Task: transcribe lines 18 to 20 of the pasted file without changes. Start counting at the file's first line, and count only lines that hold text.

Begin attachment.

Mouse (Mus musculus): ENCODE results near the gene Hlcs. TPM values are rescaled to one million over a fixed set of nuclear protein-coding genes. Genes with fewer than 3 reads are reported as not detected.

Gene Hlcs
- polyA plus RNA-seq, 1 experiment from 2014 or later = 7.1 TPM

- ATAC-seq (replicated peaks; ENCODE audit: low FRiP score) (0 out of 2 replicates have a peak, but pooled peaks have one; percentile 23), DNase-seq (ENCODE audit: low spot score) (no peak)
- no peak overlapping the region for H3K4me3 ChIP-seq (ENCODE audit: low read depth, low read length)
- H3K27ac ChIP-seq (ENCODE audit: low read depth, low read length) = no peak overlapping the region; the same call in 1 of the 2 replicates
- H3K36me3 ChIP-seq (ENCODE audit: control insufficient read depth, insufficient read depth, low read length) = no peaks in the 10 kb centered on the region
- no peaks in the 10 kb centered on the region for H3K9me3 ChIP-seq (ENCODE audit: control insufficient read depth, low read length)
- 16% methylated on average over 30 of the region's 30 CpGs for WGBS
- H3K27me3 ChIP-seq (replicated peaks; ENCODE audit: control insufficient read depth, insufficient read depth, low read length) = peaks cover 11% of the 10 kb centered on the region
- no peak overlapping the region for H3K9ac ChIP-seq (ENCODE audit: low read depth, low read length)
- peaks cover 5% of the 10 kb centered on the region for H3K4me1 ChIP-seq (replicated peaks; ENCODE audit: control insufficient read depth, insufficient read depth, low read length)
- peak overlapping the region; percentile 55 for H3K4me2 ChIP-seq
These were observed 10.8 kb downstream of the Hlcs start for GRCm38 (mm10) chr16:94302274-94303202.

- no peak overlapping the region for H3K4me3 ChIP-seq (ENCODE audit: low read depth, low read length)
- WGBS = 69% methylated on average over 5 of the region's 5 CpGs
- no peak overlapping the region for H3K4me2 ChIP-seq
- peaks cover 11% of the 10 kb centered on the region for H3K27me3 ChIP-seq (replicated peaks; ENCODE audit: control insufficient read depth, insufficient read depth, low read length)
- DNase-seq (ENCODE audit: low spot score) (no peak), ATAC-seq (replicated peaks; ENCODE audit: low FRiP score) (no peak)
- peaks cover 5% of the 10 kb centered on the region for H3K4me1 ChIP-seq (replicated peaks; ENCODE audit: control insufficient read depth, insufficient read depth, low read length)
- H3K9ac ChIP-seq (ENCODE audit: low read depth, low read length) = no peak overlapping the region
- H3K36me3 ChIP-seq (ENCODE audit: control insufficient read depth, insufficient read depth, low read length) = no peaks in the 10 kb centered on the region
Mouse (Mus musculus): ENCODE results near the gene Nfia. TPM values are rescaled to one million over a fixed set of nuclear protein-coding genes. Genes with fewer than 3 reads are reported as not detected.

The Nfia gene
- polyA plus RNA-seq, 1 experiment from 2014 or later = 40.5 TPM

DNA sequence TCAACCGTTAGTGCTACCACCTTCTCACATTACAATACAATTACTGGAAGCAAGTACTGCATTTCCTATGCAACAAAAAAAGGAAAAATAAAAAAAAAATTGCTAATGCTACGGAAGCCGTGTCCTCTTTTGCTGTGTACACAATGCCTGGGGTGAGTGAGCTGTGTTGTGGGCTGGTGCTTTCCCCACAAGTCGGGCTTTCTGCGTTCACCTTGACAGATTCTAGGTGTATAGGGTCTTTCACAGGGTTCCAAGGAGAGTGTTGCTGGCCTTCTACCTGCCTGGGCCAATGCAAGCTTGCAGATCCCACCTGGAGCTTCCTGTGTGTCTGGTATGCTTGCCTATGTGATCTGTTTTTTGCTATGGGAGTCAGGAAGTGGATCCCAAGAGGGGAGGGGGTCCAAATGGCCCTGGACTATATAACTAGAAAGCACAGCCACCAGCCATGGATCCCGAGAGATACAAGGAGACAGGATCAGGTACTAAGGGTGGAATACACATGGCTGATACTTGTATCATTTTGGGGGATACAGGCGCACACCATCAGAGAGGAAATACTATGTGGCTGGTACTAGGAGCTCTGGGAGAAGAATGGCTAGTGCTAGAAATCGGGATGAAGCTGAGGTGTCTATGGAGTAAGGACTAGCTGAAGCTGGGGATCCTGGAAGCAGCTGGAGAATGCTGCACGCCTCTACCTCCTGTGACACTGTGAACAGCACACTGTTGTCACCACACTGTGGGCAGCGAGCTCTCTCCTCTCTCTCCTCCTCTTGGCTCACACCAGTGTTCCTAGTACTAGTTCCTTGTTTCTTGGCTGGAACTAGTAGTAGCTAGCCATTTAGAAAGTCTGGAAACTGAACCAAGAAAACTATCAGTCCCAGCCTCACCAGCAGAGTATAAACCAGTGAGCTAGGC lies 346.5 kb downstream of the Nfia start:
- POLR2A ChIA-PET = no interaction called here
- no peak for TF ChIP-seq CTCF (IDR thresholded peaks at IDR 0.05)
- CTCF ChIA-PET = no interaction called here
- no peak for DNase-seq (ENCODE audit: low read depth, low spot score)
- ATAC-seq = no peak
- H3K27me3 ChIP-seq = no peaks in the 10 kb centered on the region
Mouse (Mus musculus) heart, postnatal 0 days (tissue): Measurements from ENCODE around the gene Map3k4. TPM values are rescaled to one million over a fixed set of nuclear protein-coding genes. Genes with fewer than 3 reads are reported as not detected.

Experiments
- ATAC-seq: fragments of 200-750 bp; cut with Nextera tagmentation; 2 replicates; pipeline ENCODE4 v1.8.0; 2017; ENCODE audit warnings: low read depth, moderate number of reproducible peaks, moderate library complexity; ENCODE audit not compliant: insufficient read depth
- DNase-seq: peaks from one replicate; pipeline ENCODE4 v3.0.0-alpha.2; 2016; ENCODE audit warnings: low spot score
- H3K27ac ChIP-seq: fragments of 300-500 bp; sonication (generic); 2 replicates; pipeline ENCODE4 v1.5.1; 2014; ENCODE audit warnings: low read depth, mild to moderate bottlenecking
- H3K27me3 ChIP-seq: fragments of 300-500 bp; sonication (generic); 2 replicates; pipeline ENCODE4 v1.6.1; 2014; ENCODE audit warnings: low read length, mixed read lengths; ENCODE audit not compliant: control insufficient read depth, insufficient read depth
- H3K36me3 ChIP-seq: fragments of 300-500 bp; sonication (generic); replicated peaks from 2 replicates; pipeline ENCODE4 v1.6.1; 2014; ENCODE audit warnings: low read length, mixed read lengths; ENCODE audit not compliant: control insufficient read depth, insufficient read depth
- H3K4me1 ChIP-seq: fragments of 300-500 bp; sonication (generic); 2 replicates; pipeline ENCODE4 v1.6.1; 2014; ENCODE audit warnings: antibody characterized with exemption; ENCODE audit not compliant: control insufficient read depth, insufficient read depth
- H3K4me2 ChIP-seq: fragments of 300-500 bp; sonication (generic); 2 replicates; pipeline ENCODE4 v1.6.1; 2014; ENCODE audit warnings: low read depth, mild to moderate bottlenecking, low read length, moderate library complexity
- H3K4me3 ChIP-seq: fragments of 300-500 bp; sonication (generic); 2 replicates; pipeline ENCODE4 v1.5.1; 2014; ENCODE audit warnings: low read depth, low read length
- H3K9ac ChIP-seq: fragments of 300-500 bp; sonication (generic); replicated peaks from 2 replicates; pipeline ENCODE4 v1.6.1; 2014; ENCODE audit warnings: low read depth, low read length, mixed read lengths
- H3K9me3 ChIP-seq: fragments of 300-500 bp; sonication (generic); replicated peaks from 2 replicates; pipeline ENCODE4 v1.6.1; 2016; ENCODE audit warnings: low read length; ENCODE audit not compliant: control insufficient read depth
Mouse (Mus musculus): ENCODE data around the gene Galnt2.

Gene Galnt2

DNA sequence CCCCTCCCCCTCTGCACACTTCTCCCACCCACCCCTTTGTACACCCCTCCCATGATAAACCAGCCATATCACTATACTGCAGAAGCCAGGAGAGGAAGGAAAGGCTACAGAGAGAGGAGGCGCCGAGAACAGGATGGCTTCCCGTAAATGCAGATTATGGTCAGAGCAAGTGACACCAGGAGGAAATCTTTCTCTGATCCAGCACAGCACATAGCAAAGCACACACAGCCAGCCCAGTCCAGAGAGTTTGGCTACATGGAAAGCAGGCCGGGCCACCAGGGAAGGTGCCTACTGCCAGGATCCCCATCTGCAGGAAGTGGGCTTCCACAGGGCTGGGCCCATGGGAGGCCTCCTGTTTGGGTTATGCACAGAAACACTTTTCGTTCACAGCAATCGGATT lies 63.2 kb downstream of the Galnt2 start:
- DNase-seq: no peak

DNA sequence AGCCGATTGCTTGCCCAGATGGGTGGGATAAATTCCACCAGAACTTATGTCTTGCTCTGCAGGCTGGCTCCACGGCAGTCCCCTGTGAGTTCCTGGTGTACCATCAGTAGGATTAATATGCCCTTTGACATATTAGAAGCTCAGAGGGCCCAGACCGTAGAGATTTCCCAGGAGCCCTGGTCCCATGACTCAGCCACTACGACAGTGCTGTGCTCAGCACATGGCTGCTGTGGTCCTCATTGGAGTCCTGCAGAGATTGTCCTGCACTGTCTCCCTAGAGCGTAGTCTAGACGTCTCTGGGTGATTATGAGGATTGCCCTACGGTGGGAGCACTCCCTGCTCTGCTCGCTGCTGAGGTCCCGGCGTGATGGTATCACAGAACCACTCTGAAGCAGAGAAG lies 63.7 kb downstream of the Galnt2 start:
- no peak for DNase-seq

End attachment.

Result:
- peaks cover 11% of the 10 kb centered on the region for H3K27me3 ChIP-seq (replicated peaks; ENCODE audit: control insufficient read depth, insufficient read depth, low read length)
- DNase-seq (ENCODE audit: low spot score) (no peak), ATAC-seq (replicated peaks; ENCODE audit: low FRiP score) (no peak)
- peaks cover 5% of the 10 kb centered on the region for H3K4me1 ChIP-seq (replicated peaks; ENCODE audit: control insufficient read depth, insufficient read depth, low read length)